I would Rather Overshoot than Undershoot: Why I am not Concerned with Missed Reps

Written by: Kevin Cann

 

When I first started getting involved in powerlifting one major piece of information that was drilled into me was that you should not miss reps in training.  This belief is still carried on strong within the powerlifting world and for good reasons.

 

For one, making reps builds confidence through building success.  You get used to making reps and you definitely build some confidence. The other statement that would get made is that you don’t get stronger from missing reps.

 

I followed these guidelines for years and with good success.  However, there were a few things that I noticed.  For one, you had to use lighter weights and always took a more conservative approach.  Many of my lifters would get scared of the heavier weights.

 

My lifters also became too scared of actually missing reps.  It was something they shouldn’t do, so they naturally didn’t want to do it. This leads to more conservative competition performances.

 

I began to question this thought process.  It is easier for me to compare this sport to others in which I participated in.  I played college soccer.  For my college team and many of my club teams growing up I took the majority of the dead ball kicks.

 

On numerous occasions I have sailed balls over the net, didn’t get enough spin on it to bend it where I wanted, and overshot teammates.  There were also occasions where I put it exactly where I wanted or in the back of the net.

 

Those previous mis-strikes didn’t deter me on future kicks.  In fact, they gave me information to adjust.  This is one of many reasons why I feel a constraints-led approach is the way to go.  It is ok to mess up.  No sport has a 100% success rate.

 

Think of hitting a baseball. If we were looking for a 100% success rate the ball would never leave the tee.  Failure is part of sports.  It would be pretty boring without it.  You can’t fear messing up.  You also can’t let it rip you apart when it happens.  This is mental weakness.

 

What are the negatives of missed reps in training?  You lose confidence?  If you can’t handle missing a rep without losing confidence your mental game needs a lot of improvements.  Its ok to be pissed off after it.  You should care enough to be pissed.  However, if it rattles your confidence that is a problem that needs to be worked on and there is nothing wrong with that.  We will work on it.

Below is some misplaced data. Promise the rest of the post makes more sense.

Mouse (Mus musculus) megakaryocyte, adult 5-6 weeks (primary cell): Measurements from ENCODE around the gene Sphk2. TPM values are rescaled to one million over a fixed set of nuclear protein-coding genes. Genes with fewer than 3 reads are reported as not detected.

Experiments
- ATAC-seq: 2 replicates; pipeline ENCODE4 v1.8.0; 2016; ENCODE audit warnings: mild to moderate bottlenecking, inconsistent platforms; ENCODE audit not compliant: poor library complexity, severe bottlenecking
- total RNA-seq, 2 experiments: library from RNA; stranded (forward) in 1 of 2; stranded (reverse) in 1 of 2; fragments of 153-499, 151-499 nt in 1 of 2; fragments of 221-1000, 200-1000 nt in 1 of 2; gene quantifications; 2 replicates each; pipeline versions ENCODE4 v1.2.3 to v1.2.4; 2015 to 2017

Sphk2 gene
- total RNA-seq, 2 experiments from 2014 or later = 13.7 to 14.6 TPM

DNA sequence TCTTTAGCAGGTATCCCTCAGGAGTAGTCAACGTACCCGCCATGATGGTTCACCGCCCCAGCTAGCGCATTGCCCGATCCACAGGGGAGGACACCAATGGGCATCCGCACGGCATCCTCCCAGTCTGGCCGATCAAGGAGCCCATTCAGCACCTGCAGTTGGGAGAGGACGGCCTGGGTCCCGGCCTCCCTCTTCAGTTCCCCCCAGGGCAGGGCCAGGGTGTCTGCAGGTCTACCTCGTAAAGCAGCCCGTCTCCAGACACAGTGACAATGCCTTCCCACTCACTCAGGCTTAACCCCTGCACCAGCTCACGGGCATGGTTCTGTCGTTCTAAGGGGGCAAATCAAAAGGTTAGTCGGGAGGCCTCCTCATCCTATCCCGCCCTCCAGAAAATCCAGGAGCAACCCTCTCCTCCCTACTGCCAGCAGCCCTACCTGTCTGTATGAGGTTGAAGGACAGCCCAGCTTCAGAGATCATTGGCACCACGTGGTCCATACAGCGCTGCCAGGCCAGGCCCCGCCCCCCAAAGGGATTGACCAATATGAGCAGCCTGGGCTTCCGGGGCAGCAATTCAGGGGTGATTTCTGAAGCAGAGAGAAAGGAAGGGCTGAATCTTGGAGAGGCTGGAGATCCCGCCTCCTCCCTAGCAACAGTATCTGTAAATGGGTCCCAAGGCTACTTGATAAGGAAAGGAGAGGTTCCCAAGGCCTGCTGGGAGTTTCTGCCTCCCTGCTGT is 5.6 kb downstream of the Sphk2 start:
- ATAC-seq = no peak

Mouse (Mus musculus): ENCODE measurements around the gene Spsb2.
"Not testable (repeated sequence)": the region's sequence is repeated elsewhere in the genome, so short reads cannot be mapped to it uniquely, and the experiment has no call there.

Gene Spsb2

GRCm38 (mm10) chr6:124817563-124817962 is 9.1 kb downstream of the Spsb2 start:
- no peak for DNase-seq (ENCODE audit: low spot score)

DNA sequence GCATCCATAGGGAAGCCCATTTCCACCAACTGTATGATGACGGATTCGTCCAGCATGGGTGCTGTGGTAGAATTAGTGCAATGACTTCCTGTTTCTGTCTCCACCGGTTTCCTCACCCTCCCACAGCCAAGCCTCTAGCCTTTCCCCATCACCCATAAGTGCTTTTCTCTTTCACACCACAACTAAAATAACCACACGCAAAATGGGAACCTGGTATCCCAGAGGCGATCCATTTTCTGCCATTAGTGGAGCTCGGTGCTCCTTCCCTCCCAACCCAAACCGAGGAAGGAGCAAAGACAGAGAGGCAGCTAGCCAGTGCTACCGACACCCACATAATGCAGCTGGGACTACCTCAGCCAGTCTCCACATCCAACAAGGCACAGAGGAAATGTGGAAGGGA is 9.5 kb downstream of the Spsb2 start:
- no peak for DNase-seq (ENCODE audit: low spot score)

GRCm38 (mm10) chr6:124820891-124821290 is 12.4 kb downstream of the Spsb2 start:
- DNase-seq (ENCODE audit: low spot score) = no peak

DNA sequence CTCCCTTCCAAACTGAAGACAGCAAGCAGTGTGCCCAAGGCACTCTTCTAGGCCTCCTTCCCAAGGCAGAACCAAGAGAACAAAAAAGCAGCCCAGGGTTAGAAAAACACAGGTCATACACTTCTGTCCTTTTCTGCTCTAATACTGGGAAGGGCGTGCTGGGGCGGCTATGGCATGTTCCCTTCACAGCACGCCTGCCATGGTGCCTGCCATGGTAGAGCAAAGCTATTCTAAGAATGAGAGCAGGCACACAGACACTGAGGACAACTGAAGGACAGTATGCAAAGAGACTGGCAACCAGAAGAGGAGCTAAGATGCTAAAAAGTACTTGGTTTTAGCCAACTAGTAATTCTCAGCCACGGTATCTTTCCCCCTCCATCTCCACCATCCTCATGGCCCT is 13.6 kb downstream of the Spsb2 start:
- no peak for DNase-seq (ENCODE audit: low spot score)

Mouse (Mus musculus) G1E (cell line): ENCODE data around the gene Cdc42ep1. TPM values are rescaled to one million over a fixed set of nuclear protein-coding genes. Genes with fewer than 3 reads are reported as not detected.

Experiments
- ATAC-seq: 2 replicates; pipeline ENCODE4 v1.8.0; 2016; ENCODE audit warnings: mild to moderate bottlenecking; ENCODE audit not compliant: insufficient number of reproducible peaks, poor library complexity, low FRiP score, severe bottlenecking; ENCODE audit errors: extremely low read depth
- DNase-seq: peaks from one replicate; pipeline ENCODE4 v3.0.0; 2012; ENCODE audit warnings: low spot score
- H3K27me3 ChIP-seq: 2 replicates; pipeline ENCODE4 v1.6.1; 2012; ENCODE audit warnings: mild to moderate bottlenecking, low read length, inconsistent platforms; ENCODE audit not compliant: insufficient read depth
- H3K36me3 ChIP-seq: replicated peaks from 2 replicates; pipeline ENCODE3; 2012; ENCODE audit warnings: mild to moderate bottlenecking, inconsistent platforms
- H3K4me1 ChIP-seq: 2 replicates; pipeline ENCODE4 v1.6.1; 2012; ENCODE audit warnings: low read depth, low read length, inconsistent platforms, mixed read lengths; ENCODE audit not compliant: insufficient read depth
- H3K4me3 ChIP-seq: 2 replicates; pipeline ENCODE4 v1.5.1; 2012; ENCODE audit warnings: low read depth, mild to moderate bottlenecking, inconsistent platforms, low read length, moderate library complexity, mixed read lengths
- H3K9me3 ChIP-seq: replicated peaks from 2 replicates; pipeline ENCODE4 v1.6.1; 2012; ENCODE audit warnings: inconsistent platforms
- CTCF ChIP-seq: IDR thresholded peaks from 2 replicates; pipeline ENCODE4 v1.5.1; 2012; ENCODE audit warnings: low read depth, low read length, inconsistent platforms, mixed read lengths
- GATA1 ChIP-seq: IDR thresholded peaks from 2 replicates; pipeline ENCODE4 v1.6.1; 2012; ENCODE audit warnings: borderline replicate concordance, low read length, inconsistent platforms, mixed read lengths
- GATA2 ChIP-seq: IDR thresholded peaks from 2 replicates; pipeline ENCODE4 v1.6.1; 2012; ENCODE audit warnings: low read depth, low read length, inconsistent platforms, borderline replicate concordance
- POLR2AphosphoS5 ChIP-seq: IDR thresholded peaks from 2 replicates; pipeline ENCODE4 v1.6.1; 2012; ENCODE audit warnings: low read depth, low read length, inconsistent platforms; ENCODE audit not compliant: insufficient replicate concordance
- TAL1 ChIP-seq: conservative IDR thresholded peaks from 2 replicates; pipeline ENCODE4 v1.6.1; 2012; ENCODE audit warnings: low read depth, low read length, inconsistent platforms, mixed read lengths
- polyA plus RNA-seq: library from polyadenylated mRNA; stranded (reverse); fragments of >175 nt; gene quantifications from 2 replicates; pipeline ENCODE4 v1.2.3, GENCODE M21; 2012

Is missing a rep dangerous? Nope.  As long as the athlete is prepared to handle the weight, it’s not dangerous.  Plenty of missed reps happen on the platform without injuries.  I hurt my back on a made attempt, so it is not any more dangerous.

 

Many will argue you miss out on the training volume.  This assumes you know the exact training volume down to the pound that that person needs. If you have that information you are the only one capable of calculating that.  You should use that to get rich.  I would buy it.

 

Using training volumes is an educated guess.  It is not an exact science.  I actually read some interesting research this morning saying that internal load is what drives progress not external load.

 

When we can’t nail down the ideal volumes for someone, we need to be sure our intensity is high enough to get a training stimulus.  I make sure my lifters get 1 to 2 of these hard sets per lift per day and we adjust on a daily and weekly basis as needed.  Nothing is written in stone.

 

Gauging internal load is very difficult.  Often lifters feel it is heavier than what it is.  I have had Kerry take 80% for a set of 10 that looked moderately hard for triples. She wasn’t the only one that experienced this.

 

My volumes better be on if I am giving her triples with something, she can hit for 10 at the end of all of the sets.  Literally that translates to an RPE 3.  Not heavy enough.  We are training so it will yield a training stimulus, but not the best one.

 

If I want to get a training stimulus, I want that triple to be HEAVY.  If we go up too much and only get a double, so what?  She performed a hard double that will definitely yield a training stimulus.  Is not getting that triple going to hinder progress?  If that triple wasn’t heavy enough it absolutely would.

 

So say that double is an RPE 9.5-10.  I definitely know we got a training stimulus, but to what extent can it hurt us?  Heavier sets may come with a greater recovery need. How much greater is that recovery need?

 

Most of my lifters train every other day.  Is it something that will last beyond that day off?  Chances are it won’t.  If it does, we adjust that training day as needed and make a note moving forward. Sometimes I don’t care about that day getting screwed up a little bit.  Training is a process that always needs to be adapted.  The program is nothing more than a rough draft guide to that process.

 

Often missing a rep allows you to assess what went wrong.  Were they nervous?  Did they just misgroove it because it was the first time touching that weight?  Was it just too heavy?  It gives you some information to adjust the training process. Make those adjustments and come back to it and see if it has improved.

 

If a set is really heavy you can just end everything right, there instead of doing backoffs.  You can back way down and still get the reps and skip accessories, or you just decide to plow through.  You have decisions you can make based off of the lifter and what is best for them at that current time.

 

I know I am probably an outlier in this, but I really don’t care if they miss reps.  It should not happen often at all, that is not what I am saying.  If it happens too frequently, we got to work on choosing the right weight to put on the bar. However, if it happens occasionally so what?

 

You got into this sport to put more weight on the bar.  You will miss reps, it is part of the sport.

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